Another thing different about France is the way they eat. For breakfast, they nibble on a croissant with jam, butter, honey, or chocolate. For lunch they have their big meal with their family and for dinner they eat something small. They put a huge importance on having a pleasant and relaxing lunch; people go home, kids return home from school and in Toulouse, the fourth largest city in France, even the banks close for an hour in the afternoon. It would seem that a quick lunch would be at least an hour. Normally when we ate at real restaurants on trips, lunch was at least 2 hours sometimes 2 and a half. I was told by some of the French students that the length increases as the fanciness does; really fancy meals regularly take more than 3 hours.

At least for me, at first it seemed to vex me that we'd spend that much time to ingest food, but it's not so bad with good company and when you know it's coming. We all mastered the art of silverware; at least as much as we'll ever need in the U.S. Start on the outside and work in and the waiter indicates whether you should hang on to your silverware for the next course or not when he removes your plate. Also, when you first sit down, by looking at the silverware, you can tell how much is coming so you know to pace yourself. Being full works differently when it's spread out over time. French meals are pretty structured in contrast to American meals where everything is sitting out and it's 'dig in' style.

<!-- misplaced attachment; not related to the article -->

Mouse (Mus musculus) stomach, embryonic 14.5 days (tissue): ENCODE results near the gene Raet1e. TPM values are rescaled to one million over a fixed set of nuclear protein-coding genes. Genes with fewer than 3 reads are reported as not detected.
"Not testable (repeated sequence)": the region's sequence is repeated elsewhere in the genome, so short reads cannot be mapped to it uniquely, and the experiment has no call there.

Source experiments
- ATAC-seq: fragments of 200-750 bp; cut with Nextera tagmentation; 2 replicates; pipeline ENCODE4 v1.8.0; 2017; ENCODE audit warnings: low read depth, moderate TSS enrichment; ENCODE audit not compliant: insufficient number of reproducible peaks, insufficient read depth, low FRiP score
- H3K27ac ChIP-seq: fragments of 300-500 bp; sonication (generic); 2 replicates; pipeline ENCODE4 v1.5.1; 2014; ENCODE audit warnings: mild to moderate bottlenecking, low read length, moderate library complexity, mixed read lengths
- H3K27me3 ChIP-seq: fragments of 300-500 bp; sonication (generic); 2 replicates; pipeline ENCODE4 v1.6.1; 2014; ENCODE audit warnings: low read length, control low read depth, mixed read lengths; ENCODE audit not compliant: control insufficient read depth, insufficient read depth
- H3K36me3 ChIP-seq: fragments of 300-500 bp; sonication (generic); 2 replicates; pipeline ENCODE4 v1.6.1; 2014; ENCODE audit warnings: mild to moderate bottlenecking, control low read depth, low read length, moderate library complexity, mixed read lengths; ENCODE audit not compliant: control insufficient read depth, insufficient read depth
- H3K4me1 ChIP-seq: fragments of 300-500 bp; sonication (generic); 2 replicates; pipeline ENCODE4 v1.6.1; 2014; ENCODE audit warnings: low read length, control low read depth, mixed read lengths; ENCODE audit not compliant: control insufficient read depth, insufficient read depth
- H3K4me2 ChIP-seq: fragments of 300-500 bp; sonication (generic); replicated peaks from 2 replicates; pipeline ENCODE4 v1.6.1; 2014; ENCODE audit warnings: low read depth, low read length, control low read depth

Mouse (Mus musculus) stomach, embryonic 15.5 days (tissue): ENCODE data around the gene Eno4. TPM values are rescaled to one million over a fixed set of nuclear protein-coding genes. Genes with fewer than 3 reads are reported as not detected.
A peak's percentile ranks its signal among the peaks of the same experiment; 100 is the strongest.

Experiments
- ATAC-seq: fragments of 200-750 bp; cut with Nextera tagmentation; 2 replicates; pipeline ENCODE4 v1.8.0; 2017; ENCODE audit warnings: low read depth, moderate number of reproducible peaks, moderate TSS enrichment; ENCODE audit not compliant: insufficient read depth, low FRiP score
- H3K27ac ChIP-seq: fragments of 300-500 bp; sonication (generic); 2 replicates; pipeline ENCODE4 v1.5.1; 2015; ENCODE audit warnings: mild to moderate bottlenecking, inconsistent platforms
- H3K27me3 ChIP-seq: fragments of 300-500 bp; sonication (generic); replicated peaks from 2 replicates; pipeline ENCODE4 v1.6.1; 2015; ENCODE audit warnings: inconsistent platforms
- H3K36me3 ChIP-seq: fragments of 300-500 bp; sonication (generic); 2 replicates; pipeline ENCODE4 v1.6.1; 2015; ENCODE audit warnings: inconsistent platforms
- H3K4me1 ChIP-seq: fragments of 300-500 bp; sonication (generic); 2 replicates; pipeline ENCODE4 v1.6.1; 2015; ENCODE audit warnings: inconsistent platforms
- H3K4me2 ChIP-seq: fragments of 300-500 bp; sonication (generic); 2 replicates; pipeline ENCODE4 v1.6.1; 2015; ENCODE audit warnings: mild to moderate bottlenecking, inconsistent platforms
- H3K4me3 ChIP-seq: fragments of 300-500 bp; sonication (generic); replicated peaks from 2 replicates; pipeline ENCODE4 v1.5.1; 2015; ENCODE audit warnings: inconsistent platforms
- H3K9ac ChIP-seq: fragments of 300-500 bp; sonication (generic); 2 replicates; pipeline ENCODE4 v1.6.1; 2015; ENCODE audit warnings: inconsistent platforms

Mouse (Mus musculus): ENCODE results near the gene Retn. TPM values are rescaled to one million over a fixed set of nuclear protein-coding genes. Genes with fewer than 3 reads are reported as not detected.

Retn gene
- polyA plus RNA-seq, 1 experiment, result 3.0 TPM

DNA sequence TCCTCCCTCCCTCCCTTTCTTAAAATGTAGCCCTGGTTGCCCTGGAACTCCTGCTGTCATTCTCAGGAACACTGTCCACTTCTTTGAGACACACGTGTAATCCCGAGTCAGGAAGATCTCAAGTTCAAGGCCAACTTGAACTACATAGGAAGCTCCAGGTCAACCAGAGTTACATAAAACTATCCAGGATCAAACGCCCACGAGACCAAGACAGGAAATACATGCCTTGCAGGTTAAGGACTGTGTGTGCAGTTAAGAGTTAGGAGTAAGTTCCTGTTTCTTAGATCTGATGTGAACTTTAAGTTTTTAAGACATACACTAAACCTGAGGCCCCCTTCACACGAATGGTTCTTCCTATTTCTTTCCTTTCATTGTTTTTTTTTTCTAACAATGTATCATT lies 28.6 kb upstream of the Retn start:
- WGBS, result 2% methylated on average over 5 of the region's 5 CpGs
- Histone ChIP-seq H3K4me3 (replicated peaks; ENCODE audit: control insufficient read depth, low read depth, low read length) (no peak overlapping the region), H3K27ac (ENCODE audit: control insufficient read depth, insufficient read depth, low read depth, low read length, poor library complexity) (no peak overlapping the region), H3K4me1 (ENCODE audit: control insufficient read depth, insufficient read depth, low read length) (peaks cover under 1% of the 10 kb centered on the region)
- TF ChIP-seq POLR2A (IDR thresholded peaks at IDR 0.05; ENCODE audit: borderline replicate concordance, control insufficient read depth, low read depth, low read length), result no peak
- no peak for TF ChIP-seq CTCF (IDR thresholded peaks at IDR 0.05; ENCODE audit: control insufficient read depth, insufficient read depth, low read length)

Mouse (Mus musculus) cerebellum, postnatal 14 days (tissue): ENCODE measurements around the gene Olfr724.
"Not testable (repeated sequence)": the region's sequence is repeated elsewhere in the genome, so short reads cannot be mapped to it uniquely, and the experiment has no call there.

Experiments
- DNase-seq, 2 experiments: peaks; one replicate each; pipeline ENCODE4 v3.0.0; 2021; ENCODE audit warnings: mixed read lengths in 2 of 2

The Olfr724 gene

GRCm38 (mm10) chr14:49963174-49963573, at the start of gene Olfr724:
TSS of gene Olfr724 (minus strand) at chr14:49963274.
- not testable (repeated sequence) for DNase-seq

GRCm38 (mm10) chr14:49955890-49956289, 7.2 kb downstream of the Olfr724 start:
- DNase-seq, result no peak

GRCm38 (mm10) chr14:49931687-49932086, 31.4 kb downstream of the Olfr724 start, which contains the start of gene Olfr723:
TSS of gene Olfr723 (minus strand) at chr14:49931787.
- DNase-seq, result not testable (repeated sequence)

I actually like having the big meal in the middle and I think I'll experiment with that this fall. Taking long meals fits into the French way of life. It seems to me that they put emphasis on enjoying and savoring it a lot more than we do. Whereas we swear and give salutes when the traffic doesn't move fast enough to our jobs, the French close down for lunch.